Why America’s Opposition to Immigration is Un-American
By most standards, Eric Balderas would be considered a model citizen. After graduating high school as class valedictorian, Balderas was admitted to Harvard on a full-ride scholarship to study molecular biology, with hopes of pursuing a career in cancer research. Yet the 19-year-old recently found himself detained and handcuffed by government agents, threatened with having his scholarships revoked and his life turned upside down.
He had broken the law.
What sinister act had Balderas committed, and who were his victims? Was he accused of fraud, theft, or perhaps assault against a fellow citizen? No, Balderas’ crime was that he was not a citizen. Having crossed the border from Mexico with his mother at age four, he had been living in fugitive status for most of his life without realizing it. For all his hard work and achievement, he was ultimately confronted with the prospect of deportation.
Though Eric Balderas is in many ways exceptional, his case is not an unfortunate misunderstanding, an instance of a law incriminating someone it wasn’t intended to. According to the United States government, Balderas is equally as guilty as the hundreds of thousands of others deported each year for being inside the nation’s borders without authorization, and the millions more who haven’t yet been caught.
Thus, we’re confronted with a disconcerting reality: our government, on the premise of upholding the rule of law, finds it necessary to handcuff and threaten to upend the life of an aspiring cancer researcher who embodies the American work ethic and American dream. Why?
Immigration and the controversy it inspires are nothing new. Long before America was established, immigration was contested and restrictions were enforced. As early as the mid-1600s, colonial officials took measures to prevent the settlement of Quakers, who were then considered to have “accursed” beliefs. Over the nation’s history, other groups restricted from entering the country have included Catholics, single women, Chinese, Irish, Japanese, all Asians, and even all “non-white” people. The reasons justifying such restrictions have been equally diverse: they’ve included fears of the “morally corrupting” influence of immigrants on society, a desire for social homogeneity, attitudes toward various classes of immigrants as inferior or undesirable, and a view of immigrants as economic parasites.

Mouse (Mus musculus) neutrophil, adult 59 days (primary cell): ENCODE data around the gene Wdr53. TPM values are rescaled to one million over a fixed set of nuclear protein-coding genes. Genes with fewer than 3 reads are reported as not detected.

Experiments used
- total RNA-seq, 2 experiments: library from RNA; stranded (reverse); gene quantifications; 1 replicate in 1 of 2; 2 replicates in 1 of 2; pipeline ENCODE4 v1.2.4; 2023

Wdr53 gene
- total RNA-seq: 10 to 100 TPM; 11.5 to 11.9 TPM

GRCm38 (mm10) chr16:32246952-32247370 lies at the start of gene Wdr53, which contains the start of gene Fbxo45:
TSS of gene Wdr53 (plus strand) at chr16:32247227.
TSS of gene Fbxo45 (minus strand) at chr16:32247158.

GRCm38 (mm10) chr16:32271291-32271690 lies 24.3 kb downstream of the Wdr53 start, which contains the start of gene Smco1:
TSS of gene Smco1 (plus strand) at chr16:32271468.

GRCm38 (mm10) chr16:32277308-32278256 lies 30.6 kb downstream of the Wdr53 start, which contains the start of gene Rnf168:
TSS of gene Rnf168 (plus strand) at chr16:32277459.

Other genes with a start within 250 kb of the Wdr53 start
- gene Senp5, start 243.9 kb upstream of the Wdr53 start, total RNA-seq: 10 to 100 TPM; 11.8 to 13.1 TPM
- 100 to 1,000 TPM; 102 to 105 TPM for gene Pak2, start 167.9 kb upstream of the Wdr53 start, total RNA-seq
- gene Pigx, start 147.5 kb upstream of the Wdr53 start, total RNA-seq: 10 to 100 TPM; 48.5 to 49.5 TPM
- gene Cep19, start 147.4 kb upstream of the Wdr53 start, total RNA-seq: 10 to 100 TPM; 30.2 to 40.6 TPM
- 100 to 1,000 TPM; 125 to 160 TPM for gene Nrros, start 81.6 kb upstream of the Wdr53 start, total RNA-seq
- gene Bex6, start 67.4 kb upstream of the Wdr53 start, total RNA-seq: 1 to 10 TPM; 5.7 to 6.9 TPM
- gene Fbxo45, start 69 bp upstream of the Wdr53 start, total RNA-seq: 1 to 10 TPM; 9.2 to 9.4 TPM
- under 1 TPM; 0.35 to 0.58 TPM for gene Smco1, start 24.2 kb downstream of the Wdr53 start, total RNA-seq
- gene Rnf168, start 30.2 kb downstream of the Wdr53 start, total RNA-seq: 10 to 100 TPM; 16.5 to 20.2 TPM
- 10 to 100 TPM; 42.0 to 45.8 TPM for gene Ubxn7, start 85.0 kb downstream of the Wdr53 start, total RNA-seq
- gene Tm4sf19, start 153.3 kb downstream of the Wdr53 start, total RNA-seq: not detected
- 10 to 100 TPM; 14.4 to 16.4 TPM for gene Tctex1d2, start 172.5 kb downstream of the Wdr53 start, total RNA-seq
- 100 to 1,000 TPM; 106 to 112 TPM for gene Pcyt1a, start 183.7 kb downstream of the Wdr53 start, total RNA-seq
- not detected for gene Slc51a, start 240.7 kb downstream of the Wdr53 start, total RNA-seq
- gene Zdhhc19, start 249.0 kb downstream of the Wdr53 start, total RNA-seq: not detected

From this long, varied line of sentiments, arguments,and policies, a common thread emerges: an emphasis on classifying people into groups. People are narrowly viewed as Christian or non-Christian, Anglo-Saxon or “non-white”, native-born or foreign, citizen or non-citizen, “legal” or “illegal” – and their group identity becomes the standard by which their worthiness to immigrate is judged. Put explicitly, the rule is: If you’re part of the right group, you’ll be let in; if not, you’ll be kept out.
Many have come to view America’s past treatment of immigrants as marred by old prejudices that have finally been put behind us. To be sure, the kind of raw racism that a century ago motivated opponents of Chinese and other immigrants (who were often victims of violent attack and discriminatory legislation) is fortunately rare today. But in fact, the “us-versus-them” mentality that gave rise to such overt forms of racism has not disappeared; it’s merely shifted to a more general, tacit preoccupation with group identity.
Eric Balderas’ predicament bears witness to this fact: on the sole basis of his birth in Mexico, he is legally barred from living, working, or going to school in the United States without the permission of the federal government. Had he been born within U.S. borders, he would face no such scrutiny.
We ought to be asking: why? Why is it that a person must be assigned a category and be judged by his peers and the law differently on that basis? Why is it that if Balderas had lived exactly the same life, with the same mother, going to the same school, pursuing the same goals, but had been born in Texas, he would be considered an exemplary citizen both in the eyes of the law and his fellow Americans–truly, one of “us”? Why does America instead consider him one of “them,” with the suspicion–and often, the handcuffs–that this entails?
There are no good answers to such questions, no legitimate justifications. On some level, many people understand this. That’s why so many can look at a case like Eric Balderas’ and recognize that something is definitely wrong: it’s his merit as an individual that we should regard as important, not the place he happened to come from 15 years ago.